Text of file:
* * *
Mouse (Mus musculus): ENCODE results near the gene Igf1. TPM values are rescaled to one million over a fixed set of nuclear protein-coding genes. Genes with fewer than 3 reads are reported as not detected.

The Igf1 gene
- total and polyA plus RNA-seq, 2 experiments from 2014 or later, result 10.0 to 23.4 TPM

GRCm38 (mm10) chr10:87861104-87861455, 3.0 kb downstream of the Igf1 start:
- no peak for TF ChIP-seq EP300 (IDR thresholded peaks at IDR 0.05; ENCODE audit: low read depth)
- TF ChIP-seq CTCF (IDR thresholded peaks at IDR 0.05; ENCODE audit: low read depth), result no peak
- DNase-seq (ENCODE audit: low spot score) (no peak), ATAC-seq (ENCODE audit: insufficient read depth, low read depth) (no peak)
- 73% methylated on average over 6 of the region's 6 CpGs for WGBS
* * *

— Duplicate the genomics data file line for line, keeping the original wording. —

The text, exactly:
Mouse (Mus musculus): ENCODE results near the gene Igf1. TPM values are rescaled to one million over a fixed set of nuclear protein-coding genes. Genes with fewer than 3 reads are reported as not detected.

The Igf1 gene
- total and polyA plus RNA-seq, 2 experiments from 2014 or later, result 10.0 to 23.4 TPM

GRCm38 (mm10) chr10:87861104-87861455, 3.0 kb downstream of the Igf1 start:
- no peak for TF ChIP-seq EP300 (IDR thresholded peaks at IDR 0.05; ENCODE audit: low read depth)
- TF ChIP-seq CTCF (IDR thresholded peaks at IDR 0.05; ENCODE audit: low read depth), result no peak
- DNase-seq (ENCODE audit: low spot score) (no peak), ATAC-seq (ENCODE audit: insufficient read depth, low read depth) (no peak)
- 73% methylated on average over 6 of the region's 6 CpGs for WGBS